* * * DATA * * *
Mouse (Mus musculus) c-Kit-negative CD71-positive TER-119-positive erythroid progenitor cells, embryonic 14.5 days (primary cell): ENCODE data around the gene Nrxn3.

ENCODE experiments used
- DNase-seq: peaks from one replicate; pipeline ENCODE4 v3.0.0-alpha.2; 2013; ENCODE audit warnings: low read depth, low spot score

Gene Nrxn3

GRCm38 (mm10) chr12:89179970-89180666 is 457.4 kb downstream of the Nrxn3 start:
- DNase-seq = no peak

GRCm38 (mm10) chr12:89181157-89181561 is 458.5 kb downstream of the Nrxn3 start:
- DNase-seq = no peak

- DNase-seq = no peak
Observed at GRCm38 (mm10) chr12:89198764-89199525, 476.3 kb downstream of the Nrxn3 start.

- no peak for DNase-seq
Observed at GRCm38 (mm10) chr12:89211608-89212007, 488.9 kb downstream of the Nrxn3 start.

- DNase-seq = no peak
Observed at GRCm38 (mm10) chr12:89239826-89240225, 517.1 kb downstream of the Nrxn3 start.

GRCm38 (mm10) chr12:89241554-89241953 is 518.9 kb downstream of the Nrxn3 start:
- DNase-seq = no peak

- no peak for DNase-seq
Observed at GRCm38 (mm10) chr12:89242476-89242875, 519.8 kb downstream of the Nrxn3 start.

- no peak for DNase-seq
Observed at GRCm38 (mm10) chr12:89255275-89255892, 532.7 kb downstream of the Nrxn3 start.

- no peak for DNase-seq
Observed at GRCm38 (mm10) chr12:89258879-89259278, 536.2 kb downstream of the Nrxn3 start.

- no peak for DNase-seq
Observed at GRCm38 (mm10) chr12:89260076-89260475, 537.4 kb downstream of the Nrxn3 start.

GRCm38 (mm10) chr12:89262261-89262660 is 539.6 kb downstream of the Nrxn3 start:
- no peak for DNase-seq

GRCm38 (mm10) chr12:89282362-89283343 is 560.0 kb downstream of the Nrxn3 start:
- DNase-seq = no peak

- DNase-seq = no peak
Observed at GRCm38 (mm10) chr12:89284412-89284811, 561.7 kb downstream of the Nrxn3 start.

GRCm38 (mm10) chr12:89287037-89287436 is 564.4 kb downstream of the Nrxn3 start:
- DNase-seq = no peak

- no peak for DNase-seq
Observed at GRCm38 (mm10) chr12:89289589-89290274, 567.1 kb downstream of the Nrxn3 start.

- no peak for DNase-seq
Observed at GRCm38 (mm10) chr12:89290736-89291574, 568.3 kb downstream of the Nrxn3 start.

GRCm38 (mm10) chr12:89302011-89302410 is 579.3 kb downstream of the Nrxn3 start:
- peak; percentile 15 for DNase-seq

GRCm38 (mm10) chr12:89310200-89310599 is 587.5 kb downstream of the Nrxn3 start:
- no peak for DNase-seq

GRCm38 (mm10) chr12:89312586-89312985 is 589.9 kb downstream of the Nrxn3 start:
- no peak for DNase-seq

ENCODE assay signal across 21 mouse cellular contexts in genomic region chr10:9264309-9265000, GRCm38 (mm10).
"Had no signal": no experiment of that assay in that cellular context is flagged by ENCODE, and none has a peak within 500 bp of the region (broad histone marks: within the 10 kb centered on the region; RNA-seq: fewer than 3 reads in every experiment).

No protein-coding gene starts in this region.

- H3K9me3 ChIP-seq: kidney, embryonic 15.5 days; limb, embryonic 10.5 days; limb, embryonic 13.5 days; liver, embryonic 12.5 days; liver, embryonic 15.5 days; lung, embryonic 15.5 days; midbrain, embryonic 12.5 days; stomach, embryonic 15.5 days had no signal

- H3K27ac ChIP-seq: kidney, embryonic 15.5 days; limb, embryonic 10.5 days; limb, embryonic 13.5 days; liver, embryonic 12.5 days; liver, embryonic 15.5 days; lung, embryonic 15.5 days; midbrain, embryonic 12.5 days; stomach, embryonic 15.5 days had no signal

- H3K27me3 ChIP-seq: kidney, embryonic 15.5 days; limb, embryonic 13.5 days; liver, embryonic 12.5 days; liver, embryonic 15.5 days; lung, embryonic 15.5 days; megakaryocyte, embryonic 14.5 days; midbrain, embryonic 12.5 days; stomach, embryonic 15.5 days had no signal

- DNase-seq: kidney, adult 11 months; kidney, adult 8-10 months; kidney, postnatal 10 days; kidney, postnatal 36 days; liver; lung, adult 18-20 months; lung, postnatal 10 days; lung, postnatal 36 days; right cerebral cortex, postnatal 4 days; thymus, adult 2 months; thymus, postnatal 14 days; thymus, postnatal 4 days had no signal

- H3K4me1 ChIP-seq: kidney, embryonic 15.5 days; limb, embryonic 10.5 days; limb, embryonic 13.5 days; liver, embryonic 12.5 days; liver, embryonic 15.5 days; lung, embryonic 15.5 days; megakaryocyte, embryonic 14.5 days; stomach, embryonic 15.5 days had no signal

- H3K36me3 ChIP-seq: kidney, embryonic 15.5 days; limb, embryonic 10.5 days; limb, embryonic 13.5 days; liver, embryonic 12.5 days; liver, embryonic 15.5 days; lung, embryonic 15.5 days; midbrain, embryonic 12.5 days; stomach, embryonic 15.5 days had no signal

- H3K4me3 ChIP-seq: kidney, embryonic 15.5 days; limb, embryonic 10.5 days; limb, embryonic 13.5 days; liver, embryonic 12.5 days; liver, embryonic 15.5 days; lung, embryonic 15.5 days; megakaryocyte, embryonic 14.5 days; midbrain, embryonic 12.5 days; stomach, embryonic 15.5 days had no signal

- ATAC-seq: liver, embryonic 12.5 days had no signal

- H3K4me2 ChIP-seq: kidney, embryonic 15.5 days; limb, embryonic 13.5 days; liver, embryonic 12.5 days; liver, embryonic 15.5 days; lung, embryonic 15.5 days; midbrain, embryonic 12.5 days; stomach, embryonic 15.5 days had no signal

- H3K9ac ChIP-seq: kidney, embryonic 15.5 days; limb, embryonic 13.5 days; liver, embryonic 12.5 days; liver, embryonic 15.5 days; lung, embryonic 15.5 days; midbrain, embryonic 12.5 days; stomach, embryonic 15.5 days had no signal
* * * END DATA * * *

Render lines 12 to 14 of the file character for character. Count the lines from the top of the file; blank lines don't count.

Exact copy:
Observed at GRCm38 (mm10) chr12:89211608-89212007, 488.9 kb downstream of the Nrxn3 start.

- DNase-seq = no peak
Observed at GRCm38 (mm10) chr12:89239826-89240225, 517.1 kb downstream of the Nrxn3 start.